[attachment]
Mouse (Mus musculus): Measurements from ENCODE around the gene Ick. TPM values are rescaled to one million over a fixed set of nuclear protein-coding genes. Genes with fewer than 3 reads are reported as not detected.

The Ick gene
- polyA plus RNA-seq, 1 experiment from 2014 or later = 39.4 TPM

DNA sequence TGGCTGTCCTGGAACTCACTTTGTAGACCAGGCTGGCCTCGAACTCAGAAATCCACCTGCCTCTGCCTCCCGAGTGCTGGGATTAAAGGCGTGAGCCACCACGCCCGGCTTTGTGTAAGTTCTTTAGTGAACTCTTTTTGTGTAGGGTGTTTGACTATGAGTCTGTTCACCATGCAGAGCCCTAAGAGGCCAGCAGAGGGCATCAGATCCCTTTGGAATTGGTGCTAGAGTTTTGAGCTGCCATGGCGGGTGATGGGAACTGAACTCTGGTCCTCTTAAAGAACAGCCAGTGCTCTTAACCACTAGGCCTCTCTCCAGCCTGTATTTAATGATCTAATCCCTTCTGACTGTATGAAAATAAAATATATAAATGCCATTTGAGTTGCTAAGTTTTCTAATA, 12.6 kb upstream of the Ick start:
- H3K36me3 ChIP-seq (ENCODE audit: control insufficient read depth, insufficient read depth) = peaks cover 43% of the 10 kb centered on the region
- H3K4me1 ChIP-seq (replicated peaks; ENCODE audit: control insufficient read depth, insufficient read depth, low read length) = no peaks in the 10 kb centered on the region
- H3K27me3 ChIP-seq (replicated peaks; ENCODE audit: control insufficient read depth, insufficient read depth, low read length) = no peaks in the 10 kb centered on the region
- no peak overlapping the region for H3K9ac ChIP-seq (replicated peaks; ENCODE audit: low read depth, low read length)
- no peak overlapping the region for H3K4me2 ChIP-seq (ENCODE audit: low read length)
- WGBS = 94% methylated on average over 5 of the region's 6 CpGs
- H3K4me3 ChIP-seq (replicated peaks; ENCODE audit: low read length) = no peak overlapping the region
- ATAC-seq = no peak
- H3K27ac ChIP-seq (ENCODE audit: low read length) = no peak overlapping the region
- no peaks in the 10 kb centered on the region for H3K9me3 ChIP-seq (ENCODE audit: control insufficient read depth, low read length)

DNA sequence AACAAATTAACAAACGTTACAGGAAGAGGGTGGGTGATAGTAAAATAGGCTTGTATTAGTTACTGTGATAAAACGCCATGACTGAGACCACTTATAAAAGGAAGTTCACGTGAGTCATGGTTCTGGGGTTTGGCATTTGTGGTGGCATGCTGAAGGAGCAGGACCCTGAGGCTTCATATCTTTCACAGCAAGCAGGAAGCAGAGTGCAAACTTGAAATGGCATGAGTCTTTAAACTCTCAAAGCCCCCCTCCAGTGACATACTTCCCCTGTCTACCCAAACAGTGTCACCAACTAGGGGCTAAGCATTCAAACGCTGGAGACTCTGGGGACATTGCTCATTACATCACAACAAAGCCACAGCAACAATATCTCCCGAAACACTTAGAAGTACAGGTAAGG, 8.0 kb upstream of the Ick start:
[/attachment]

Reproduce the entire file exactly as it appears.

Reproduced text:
Mouse (Mus musculus): Measurements from ENCODE around the gene Ick. TPM values are rescaled to one million over a fixed set of nuclear protein-coding genes. Genes with fewer than 3 reads are reported as not detected.

The Ick gene
- polyA plus RNA-seq, 1 experiment from 2014 or later = 39.4 TPM

DNA sequence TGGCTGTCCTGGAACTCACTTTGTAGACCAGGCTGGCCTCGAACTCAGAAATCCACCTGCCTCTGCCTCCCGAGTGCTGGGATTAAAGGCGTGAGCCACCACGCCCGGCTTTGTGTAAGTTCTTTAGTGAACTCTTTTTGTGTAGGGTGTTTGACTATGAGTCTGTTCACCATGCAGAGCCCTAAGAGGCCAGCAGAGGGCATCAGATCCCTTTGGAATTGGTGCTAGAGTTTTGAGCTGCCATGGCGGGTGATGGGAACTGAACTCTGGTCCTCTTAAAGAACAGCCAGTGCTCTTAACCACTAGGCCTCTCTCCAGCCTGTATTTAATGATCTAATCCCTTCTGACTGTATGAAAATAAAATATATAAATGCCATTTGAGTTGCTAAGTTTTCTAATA, 12.6 kb upstream of the Ick start:
- H3K36me3 ChIP-seq (ENCODE audit: control insufficient read depth, insufficient read depth) = peaks cover 43% of the 10 kb centered on the region
- H3K4me1 ChIP-seq (replicated peaks; ENCODE audit: control insufficient read depth, insufficient read depth, low read length) = no peaks in the 10 kb centered on the region
- H3K27me3 ChIP-seq (replicated peaks; ENCODE audit: control insufficient read depth, insufficient read depth, low read length) = no peaks in the 10 kb centered on the region
- no peak overlapping the region for H3K9ac ChIP-seq (replicated peaks; ENCODE audit: low read depth, low read length)
- no peak overlapping the region for H3K4me2 ChIP-seq (ENCODE audit: low read length)
- WGBS = 94% methylated on average over 5 of the region's 6 CpGs
- H3K4me3 ChIP-seq (replicated peaks; ENCODE audit: low read length) = no peak overlapping the region
- ATAC-seq = no peak
- H3K27ac ChIP-seq (ENCODE audit: low read length) = no peak overlapping the region
- no peaks in the 10 kb centered on the region for H3K9me3 ChIP-seq (ENCODE audit: control insufficient read depth, low read length)

DNA sequence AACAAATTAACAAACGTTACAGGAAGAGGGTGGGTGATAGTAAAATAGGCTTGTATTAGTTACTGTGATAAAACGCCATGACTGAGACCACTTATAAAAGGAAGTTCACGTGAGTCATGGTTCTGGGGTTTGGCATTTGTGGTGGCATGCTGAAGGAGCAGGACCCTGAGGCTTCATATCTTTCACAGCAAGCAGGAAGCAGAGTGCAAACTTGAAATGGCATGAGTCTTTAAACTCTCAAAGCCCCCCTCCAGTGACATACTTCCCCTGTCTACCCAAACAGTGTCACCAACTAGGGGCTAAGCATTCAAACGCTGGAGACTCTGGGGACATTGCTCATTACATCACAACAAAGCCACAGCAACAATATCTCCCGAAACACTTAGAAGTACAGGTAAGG, 8.0 kb upstream of the Ick start: